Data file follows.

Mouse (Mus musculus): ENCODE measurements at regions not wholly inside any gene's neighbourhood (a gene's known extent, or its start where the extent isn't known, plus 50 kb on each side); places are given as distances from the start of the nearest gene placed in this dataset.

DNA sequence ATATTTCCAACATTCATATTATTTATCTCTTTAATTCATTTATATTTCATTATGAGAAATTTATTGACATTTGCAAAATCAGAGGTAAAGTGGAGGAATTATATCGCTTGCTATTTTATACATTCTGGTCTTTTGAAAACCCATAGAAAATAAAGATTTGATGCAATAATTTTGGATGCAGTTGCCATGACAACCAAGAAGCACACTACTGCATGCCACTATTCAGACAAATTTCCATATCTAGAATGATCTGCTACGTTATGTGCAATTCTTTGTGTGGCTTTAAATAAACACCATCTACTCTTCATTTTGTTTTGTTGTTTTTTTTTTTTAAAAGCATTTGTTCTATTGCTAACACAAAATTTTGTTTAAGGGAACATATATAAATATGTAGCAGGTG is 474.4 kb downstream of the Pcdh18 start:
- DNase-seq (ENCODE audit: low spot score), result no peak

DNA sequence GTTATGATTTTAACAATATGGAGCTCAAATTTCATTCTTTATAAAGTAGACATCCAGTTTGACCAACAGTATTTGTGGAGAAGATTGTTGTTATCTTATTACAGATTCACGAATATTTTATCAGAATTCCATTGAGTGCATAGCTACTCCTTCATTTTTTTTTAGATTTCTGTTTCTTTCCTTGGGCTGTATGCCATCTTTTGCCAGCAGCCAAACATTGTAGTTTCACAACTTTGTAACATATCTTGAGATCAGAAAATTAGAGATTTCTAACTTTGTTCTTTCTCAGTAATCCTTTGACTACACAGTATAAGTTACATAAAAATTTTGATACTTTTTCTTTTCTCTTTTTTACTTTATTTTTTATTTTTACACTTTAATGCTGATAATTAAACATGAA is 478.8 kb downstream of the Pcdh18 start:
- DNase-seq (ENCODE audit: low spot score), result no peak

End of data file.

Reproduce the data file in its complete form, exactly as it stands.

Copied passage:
Mouse (Mus musculus): ENCODE measurements at regions not wholly inside any gene's neighbourhood (a gene's known extent, or its start where the extent isn't known, plus 50 kb on each side); places are given as distances from the start of the nearest gene placed in this dataset.

DNA sequence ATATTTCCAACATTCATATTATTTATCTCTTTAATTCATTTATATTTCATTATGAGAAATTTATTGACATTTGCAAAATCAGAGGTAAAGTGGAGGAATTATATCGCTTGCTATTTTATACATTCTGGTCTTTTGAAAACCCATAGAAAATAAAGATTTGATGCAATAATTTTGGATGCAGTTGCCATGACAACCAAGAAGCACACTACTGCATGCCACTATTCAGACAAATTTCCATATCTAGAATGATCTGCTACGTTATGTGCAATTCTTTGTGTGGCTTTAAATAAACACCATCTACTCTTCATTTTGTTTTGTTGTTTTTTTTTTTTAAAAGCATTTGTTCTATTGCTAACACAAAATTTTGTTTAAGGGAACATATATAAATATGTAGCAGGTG is 474.4 kb downstream of the Pcdh18 start:
- DNase-seq (ENCODE audit: low spot score), result no peak

DNA sequence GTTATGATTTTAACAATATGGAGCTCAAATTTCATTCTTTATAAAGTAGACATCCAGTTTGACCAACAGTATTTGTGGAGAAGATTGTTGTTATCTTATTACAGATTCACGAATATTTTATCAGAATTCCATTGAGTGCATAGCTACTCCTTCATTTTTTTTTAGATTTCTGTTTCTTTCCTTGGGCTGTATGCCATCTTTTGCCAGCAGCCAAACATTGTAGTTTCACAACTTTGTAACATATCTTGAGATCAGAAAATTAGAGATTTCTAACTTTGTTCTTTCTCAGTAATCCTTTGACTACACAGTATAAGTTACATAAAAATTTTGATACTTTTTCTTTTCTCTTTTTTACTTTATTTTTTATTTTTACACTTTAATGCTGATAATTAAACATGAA is 478.8 kb downstream of the Pcdh18 start:
- DNase-seq (ENCODE audit: low spot score), result no peak